As I already stated, the Jazzmaster comes with single coil pickups, which are encased in a brass shielded cavity and the bottom of the pickguard has an aluminum coating. This helps to cut down on hum, plus the two pickups have mirrored wiring which makes them hum-cancelling when both are turned on.

Despite the guitars name, it was never popular with jazz players.

Leo Fender also designed a new vibrato system for the Jazzmaster that he called a floating tremolo and bridge. This vibrato system include a locking mechanism or Trem-lock as it is called. The systerm worked by attaching the strings and the tremolo arm to a metal plate.

The inner workings are housed underneath in a routed out area within the guitars body. There is a screw in the middle of the plate to adjust the tension of the spring that is underneath the plate. The bridge that came with the Jazzmaster was designed to rock back and forth.

When the arm is moved up and down theoretically the string should stay in tune, but that is not always the case.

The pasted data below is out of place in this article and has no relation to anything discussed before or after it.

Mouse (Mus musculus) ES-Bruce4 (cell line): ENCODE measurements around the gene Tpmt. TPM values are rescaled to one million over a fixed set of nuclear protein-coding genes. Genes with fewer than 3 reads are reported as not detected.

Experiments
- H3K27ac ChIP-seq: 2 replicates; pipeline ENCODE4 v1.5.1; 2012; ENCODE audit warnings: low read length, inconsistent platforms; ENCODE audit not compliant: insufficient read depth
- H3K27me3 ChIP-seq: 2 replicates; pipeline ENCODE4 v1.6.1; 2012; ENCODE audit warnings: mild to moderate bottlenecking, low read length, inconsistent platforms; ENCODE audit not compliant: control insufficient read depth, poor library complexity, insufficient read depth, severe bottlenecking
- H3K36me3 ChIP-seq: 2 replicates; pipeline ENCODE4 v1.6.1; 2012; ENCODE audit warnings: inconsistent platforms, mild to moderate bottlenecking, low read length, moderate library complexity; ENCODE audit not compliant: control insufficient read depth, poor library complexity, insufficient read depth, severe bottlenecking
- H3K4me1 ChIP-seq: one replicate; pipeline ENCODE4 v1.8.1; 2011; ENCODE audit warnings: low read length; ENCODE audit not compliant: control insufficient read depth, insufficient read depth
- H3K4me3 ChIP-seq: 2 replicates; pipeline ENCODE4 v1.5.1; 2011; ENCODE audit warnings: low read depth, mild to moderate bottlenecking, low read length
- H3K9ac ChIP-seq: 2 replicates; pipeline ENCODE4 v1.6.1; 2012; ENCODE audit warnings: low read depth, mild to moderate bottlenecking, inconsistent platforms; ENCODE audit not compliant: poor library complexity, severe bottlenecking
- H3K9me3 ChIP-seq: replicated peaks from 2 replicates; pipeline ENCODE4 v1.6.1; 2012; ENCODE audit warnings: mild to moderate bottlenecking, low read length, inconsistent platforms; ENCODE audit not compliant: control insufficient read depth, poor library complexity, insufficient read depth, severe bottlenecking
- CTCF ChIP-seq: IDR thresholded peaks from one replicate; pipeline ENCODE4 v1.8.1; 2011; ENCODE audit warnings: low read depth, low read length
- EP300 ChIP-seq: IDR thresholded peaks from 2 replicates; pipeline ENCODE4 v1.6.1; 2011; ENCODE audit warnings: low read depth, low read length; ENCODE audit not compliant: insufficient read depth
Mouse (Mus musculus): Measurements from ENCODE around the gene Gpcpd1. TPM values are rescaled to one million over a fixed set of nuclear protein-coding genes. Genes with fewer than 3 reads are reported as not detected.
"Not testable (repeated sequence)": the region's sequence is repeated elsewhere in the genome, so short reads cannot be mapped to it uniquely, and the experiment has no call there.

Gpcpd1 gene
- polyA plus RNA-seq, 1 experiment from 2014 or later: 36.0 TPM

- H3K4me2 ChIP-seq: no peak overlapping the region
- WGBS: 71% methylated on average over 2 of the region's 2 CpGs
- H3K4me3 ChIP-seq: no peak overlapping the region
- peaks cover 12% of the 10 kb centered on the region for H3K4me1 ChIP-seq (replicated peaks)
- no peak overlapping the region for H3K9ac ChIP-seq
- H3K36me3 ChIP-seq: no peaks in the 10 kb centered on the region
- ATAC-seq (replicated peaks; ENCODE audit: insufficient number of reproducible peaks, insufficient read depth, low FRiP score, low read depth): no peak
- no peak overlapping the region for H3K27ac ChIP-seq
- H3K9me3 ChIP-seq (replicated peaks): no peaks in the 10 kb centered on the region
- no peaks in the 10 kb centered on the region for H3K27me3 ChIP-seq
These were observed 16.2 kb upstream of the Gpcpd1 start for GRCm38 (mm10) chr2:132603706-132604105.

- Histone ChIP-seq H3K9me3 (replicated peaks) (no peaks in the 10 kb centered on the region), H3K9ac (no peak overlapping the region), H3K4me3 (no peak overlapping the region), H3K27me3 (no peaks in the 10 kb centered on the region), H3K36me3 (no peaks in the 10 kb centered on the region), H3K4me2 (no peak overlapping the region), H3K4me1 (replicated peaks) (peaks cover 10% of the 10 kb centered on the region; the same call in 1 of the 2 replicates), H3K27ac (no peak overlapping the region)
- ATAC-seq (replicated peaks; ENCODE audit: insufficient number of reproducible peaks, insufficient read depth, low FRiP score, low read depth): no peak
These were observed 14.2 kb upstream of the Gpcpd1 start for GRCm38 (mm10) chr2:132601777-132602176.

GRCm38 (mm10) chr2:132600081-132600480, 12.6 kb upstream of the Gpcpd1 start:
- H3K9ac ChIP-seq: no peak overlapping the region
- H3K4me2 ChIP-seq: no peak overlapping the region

Remember this is the Jazzmaster and was designed for jazz players that were used to using medium to heavy gauge flat-wound strings. The instruction book that comes with the guitar suggest using .11 gauge strings. This size and tension of string seems to stabilize the tremolo better to maintain tonality.

Floating Tremolo
The tremolo system is called a “floating vibrato” for its ability to vary pitch up and down since there is nothing resting against the body, like the block in the Stratocaster. Because of the dependence on the strings, if a string breaks it could effect tonality of the other strings. To avoid this the Trem-lock can be engaged by sliding it into place. Though it does lock your tremolo from raising the pitch, it also restores tuning.